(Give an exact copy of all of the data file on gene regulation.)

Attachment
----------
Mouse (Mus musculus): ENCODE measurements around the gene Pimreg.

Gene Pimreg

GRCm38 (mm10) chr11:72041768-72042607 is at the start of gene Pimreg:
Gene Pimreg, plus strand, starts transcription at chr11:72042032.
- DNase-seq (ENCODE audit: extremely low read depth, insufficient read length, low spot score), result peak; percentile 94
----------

Mouse (Mus musculus): ENCODE measurements around the gene Pimreg.

Gene Pimreg

GRCm38 (mm10) chr11:72041768-72042607 is at the start of gene Pimreg:
Gene Pimreg, plus strand, starts transcription at chr11:72042032.
- DNase-seq (ENCODE audit: extremely low read depth, insufficient read length, low spot score), result peak; percentile 94